Undoubtedly fashion collaborations can create enormous value. From price premiums, to generating loyalty and publicity, the benefits can be significant and far reaching. Nonetheless, an inappropriate co-branding partner can potentially minimize profitability per co-designed suite and therefore should not be overlooked. In the case of St. Regis, all three fashion suites would appear successful if simply using profit premium as an indicator. In addition, each suite's design and VIP experience cater to differences in niche psychographics among the hotel's guest. For instance, the Tiffany Suite appears to cater to guests who love diamonds, shopping, and a more whimsical design. St. Regis could not emotionally cater to this certain lifestyle without partnering with Tiffany & Co. It essentially united its guests by co-branding with a designer that differs on intricate personality dimensions. On the other hand, the Bentley Suite garnered a greater premium suggesting that a more exclusive perception increases how much a guest is willing to pay per suite.
The question becomes if there are varying perceptions of exclusivity depending on who is the guest. Recall that the loyal St. Regis guest is traditionally older, well-travelled, and a design enthusiast. Yet, it is not recommended to categorize all potential St. Regis guests in this manner. What is considered luxury to one guest, might be considered too common for another. Perhaps St. Regis picked all three partners by examining varying psychographics of each guest, by determining what brands their guests are loyal to and what seemed like a cohesive brand fit. St. Regis demonstrated intentional levels of segmentation with three distinct co-branding partners. All three partners differ on intricate branding characteristics yet largely present a cohesive brand fit with St. Regis. However, while all three co-designed suites allow St. Regis to emotionally cater to differences in lifestyle among their guests, the results clearly show that the Bentley Suite was significantly more exclusive when compared to Dior and Tiffany, as demonstrated by the profit premium.
So one could question whether a more exclusive brand may have been a better partner for St. Regis than Tiffany or Dior? Imagine a co-designed suite by Van Cleef & Arpels or Breguet. Would one of these brands cultivate greater appeal among the same one-percenters loyal to the St Regis and still allow St. Regis to cater to differences in lifestyle? In this co-design case study the highly selective brand, not that brand available to the mass market, seems to have a greater propensity to generate awe and envy. By evaluating St. Regis based on their partnerships, it seems to be that the designer's brand awareness impacted the price guest are willing to pay per suite. Hotels wishing to pursue co-designed suites must question their loyal guest's perception of the said designer. Such as, is the designer viewed as a prestigious brand and worthy of their patronage. The more exclusive the brand, the more desirable and coveted it becomes. Is the grass greener on the other side for luxury guests? Yes, if the other side is by invitation only.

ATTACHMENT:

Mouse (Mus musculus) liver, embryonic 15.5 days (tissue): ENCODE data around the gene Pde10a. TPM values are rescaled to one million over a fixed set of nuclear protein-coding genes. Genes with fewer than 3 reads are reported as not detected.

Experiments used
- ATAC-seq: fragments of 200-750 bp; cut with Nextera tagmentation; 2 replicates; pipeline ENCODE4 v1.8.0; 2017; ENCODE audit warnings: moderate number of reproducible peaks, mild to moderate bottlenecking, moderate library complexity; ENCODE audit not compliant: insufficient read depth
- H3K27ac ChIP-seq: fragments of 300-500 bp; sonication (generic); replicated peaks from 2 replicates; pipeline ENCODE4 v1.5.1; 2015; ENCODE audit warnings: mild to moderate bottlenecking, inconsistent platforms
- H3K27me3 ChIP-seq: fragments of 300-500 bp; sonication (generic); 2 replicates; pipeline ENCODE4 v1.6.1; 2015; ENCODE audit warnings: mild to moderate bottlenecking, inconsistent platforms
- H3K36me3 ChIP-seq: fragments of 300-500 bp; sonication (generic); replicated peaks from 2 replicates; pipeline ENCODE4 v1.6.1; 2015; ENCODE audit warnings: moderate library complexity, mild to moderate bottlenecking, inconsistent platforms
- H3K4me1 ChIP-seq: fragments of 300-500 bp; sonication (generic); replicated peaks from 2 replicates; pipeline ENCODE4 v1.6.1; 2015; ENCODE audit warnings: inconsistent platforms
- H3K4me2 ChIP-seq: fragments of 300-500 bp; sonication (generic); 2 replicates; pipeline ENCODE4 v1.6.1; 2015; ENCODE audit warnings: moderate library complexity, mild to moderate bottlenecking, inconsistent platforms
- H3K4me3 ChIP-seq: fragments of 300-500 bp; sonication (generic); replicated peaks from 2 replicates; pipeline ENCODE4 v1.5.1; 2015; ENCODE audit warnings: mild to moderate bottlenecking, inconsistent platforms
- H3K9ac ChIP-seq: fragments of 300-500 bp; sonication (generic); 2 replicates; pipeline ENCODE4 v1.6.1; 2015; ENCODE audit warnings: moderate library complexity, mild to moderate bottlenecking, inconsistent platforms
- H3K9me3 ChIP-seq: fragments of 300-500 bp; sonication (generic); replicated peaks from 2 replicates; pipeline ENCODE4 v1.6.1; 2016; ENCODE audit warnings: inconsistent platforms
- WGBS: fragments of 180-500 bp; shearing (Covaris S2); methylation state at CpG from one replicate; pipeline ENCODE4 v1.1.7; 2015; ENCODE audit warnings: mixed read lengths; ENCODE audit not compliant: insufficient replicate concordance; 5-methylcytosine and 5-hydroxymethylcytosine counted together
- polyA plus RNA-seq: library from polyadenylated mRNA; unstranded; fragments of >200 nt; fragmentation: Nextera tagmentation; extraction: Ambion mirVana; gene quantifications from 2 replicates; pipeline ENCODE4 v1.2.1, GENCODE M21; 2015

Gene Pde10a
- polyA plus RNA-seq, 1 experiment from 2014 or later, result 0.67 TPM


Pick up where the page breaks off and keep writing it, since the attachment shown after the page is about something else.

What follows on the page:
Coco Chanel Suite at the Hôtel Ritz Paris
Karen Loynaz is currently traveling the globe as a flight attendant based in Washington DC. She has a Master’s degree in Hospitality Management from Georgetown University. For her capstone project, she investigated the role brand personality plays in successful hotel co-branding. She is passionate about sustainable tourism and aspires to own an eco-lodge in the future.More from Karen Loynaz
Gregg Rockett was a member of the Hilton Development team from 2004 to 2018 as Vice President of Development. Initially he had responsibility for hotel expansion in Latin America and the Caribbean and later assumed responsibility for Corporate Development in North America with a focus on public-private hotel initiatives.More from Gregg Rockett